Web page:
Recently, it was also proven that Covid-19 is actually a vascular disease because the virus affects the ACE2 receptors in the vessels [16]. Now researchers from Ulm have found out why this is the problem, especially with all vector vaccines, such as those from AstraZeneca: namely, these produce soluble spike mimics, i.e. mimics of the very spike proteins that the virus uses to dock with the ACE2 receptors [17]. This explains why thrombotic events suddenly become a problem, at least with vector vaccines: The soluble spike mimicrys that circulate dock here and there at ACE2 receptors, just like the real spike proteins of the virus do, trigger an autoimmune reaction there, because the immune system now attacks these cells, and ready is the inflammatory process that leads to a thrombotic blood clot. Except that it was not the virus, but the vaccine. The authors emphasise that this is probably not true for the mRNA vaccines. But who knows what will happen if these nanoparticles with the RNA of the spike protein do not just stay in the cytosol of the cell as intended, but also get into the bloodstream?

A colleague who works at a prestigious foreign university told me that he wanted to commission a laboratory to do a molecular genetic study of the ingredients of the mRNA vaccines. He would have paid for it. No laboratory wanted to accept the order. Now he is searching in Germany. Why is this? Initial investigations have shown that the vaccines are anything but clean. In the vector vaccine from Oxford, quantities of impurities have been found, mainly from human and other proteins [18]. Among them are many so-called heat shock proteins. These are proteins that cells produce when they are under stress and which then trigger cascades of protective reactions. This could explain the problem of the frequent autoimmunological reactions with these vaccines.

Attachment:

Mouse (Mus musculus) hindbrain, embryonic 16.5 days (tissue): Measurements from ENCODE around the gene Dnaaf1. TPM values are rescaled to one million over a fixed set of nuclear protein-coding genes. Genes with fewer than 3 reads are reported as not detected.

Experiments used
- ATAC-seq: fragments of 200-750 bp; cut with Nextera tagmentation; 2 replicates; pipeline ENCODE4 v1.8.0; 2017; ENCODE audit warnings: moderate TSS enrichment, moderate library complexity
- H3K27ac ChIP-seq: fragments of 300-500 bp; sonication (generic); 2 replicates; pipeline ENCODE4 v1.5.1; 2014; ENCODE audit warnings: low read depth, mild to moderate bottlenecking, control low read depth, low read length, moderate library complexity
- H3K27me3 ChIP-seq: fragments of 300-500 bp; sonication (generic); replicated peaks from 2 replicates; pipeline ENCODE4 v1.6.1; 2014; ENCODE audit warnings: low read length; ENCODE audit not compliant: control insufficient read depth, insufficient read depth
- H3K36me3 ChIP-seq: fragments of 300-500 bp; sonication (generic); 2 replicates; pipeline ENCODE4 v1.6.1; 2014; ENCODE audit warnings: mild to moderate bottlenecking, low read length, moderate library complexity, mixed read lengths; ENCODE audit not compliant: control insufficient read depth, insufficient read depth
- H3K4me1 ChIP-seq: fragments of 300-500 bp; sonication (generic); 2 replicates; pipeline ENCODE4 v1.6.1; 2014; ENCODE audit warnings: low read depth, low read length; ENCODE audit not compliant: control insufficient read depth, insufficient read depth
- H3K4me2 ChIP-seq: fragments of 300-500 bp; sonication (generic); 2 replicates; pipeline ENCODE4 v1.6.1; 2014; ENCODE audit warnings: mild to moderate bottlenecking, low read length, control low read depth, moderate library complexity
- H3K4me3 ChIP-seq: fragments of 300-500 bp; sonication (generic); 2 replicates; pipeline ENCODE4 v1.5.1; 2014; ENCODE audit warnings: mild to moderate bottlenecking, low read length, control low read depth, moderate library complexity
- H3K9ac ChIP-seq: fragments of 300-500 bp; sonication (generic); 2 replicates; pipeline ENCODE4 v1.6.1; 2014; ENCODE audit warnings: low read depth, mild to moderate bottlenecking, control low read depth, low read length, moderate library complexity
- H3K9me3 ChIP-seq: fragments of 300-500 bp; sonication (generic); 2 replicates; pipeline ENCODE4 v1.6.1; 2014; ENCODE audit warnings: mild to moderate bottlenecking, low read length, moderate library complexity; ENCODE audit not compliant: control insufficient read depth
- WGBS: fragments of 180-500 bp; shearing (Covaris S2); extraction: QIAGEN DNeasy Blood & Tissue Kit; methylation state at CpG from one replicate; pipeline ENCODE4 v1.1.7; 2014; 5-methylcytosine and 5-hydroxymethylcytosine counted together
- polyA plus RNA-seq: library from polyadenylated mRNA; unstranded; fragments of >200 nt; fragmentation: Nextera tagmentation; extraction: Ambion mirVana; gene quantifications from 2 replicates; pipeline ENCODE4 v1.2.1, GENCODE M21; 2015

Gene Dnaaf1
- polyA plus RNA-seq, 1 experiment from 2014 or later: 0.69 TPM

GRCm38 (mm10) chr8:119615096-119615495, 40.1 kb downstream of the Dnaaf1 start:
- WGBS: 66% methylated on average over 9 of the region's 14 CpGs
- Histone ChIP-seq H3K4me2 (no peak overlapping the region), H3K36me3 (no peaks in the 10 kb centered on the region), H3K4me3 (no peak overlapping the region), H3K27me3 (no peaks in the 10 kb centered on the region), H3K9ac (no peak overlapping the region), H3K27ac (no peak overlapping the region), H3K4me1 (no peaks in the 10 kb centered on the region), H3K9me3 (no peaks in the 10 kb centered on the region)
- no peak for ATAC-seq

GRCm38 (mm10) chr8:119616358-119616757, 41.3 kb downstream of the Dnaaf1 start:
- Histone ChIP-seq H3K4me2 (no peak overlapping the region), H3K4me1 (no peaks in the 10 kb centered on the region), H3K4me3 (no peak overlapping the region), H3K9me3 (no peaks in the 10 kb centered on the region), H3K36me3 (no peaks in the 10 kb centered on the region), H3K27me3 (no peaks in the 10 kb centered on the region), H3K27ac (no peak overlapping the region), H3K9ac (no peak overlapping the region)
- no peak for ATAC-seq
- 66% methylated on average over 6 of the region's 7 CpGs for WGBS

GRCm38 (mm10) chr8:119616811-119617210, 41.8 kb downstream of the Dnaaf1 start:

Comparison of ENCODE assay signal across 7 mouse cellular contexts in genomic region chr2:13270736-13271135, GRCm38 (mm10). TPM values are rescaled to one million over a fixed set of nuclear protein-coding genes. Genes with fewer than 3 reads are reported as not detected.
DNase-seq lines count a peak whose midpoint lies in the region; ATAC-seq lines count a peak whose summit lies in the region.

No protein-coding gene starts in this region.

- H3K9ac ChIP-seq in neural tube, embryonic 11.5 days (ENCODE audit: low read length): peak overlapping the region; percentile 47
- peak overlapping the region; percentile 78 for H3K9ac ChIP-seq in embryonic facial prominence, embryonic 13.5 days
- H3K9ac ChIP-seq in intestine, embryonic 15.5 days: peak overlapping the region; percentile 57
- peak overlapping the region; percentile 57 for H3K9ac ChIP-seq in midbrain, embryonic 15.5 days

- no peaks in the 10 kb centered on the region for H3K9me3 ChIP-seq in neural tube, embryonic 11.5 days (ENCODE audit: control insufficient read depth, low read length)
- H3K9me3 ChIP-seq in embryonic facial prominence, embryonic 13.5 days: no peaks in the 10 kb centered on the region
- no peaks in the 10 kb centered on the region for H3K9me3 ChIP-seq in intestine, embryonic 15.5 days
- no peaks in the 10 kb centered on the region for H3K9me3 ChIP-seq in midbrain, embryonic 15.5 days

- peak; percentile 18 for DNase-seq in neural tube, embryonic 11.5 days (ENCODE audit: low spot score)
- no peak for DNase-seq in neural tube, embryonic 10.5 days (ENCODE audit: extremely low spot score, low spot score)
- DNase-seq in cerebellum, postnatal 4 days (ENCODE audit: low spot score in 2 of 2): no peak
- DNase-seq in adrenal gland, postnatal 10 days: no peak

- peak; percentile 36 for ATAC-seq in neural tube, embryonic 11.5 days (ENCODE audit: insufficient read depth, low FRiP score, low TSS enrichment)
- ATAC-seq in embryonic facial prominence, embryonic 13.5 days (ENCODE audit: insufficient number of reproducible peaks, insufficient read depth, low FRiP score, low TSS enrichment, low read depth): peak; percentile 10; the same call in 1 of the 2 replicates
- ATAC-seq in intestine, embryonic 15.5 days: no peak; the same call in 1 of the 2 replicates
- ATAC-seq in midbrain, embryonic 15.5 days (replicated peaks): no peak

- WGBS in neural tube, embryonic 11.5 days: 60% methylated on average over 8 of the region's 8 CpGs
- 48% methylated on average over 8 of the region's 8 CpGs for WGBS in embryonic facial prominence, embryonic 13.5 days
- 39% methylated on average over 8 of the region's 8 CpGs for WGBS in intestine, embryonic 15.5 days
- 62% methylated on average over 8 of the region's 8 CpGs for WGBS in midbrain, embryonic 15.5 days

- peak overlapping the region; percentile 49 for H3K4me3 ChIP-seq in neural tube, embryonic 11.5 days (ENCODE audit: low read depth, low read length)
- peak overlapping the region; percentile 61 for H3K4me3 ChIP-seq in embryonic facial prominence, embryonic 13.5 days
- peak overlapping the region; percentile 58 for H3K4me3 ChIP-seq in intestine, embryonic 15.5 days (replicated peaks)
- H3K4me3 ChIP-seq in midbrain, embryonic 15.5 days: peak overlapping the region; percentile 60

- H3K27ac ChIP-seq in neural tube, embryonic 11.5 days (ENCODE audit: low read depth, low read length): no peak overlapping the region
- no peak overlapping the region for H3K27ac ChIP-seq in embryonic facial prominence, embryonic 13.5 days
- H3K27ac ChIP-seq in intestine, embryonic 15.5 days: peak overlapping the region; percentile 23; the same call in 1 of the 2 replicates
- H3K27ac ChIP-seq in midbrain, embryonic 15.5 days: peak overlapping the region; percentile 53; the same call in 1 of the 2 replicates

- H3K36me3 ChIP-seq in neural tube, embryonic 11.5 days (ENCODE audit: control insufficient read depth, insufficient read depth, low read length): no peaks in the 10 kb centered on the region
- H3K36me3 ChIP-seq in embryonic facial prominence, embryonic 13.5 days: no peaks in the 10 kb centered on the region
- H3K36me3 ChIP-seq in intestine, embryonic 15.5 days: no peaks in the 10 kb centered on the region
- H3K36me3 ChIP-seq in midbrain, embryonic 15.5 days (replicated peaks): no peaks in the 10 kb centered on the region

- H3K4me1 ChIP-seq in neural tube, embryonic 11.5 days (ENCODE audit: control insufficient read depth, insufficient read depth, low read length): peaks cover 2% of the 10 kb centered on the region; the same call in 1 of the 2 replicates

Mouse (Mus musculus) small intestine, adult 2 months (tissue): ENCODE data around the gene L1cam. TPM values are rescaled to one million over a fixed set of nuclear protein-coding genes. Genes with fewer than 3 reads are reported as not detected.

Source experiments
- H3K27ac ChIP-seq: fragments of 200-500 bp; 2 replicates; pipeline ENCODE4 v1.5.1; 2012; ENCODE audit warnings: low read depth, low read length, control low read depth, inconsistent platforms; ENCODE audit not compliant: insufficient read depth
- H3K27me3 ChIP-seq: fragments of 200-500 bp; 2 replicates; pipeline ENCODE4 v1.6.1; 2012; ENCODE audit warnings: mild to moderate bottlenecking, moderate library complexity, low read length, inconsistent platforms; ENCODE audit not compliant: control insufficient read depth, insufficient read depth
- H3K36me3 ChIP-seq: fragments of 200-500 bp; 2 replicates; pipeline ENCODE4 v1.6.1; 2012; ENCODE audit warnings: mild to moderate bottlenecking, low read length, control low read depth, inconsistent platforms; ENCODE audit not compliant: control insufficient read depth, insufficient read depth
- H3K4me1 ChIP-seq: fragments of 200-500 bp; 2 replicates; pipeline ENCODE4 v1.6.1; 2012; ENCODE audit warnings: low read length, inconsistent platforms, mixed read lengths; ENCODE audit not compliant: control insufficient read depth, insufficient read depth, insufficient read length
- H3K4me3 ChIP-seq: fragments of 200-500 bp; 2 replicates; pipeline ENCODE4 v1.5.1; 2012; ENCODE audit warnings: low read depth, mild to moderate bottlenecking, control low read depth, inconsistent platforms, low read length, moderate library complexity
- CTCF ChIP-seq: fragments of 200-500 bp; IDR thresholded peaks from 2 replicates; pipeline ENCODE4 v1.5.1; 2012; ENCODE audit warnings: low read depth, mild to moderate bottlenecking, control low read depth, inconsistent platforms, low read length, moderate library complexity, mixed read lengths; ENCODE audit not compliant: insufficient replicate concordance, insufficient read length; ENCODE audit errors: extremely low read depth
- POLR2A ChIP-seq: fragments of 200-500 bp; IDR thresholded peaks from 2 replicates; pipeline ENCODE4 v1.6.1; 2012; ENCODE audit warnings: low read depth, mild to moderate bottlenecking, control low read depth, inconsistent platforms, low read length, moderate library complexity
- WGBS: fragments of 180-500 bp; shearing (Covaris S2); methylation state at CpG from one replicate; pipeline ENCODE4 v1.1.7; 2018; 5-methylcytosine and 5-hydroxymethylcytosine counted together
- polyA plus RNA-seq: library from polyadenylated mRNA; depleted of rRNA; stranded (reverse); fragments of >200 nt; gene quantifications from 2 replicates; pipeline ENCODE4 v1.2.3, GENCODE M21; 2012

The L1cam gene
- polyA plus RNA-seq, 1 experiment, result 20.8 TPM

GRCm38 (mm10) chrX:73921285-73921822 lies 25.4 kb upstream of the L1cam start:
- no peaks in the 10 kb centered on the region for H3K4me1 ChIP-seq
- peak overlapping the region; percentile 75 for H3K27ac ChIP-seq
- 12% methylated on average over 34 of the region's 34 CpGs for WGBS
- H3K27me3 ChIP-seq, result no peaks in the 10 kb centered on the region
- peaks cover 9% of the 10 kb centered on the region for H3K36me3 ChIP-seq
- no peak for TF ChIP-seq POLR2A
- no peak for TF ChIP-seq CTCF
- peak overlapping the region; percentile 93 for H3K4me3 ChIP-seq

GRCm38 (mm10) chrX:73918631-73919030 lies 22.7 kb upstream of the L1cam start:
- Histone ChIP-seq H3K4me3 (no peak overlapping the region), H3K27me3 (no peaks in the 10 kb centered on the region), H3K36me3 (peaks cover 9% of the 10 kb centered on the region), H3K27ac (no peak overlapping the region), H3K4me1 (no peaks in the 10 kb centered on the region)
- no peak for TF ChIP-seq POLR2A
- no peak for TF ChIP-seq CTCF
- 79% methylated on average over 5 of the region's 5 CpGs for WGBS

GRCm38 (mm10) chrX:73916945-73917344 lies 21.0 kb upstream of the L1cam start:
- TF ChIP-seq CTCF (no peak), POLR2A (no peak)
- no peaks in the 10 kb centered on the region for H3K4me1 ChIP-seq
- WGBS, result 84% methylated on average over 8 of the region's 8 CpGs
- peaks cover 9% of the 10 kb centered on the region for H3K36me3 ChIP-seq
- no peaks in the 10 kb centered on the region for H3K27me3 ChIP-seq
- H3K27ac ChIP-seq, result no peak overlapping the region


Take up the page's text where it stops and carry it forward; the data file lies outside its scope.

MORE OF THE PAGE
Sometimes people ask me if I would get vaccinated or if I am already vaccinated (yes, I am vaccinated: against tetanus, yellow fever and a few other things). Then I usually say in relation to Covid-19: I’m not insane after all. Because I do feel that what is happening here is collective madness. They have managed to sell the worst-tested vaccine of all time, which also has the worst risk-benefit profile of all vaccines – these are not claims, please, but we have generated the data on it and hopefully it will be published soon – as if it were the saviour in syringes that will save humanity from all evil. And the people are running up the gauntlet to the vaccination centres.

There was Ancel Keys with his 6-country study, which should have been a 22-country study, and his little retouching, a novice data freshener. Here we are dealing with a massive silicone injection. And when you use silicone to enlarge lips or breasts, it only looks nice to some, and quite often becomes a problem later on.

Sources and literature

  1. Drouin-Chartier J-P, Chen S, Li Y, Schwab AL, Stampfer MJ, Sacks FM, et al. Egg consumption and risk of cardiovascular disease: three large prospective US cohort studies, systematic review, and updated meta-analysis. BMJ. 2020;368:m513. doi: https://doi.org/10.1136/bmj.m513.